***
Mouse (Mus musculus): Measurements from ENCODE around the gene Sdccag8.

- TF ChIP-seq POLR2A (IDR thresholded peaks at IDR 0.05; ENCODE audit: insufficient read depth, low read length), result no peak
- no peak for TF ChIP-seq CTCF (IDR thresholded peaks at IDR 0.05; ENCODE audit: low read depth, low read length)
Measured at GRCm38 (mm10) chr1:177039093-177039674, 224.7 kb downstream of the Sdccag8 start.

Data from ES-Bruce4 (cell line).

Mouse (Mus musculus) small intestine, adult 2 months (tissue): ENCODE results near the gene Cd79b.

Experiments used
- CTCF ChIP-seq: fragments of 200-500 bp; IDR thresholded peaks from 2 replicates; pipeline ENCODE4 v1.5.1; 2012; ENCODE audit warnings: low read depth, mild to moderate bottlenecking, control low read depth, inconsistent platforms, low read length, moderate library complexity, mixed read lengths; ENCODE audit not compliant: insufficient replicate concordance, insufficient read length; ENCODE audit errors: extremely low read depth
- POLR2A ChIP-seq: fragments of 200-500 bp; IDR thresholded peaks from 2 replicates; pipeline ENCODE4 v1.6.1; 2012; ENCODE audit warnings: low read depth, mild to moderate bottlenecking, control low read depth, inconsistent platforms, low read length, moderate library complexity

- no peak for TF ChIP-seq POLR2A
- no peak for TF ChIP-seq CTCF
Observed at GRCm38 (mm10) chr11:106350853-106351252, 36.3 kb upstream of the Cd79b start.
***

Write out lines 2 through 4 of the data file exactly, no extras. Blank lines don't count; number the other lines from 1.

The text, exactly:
- TF ChIP-seq POLR2A (IDR thresholded peaks at IDR 0.05; ENCODE audit: insufficient read depth, low read length), result no peak
- no peak for TF ChIP-seq CTCF (IDR thresholded peaks at IDR 0.05; ENCODE audit: low read depth, low read length)
Measured at GRCm38 (mm10) chr1:177039093-177039674, 224.7 kb downstream of the Sdccag8 start.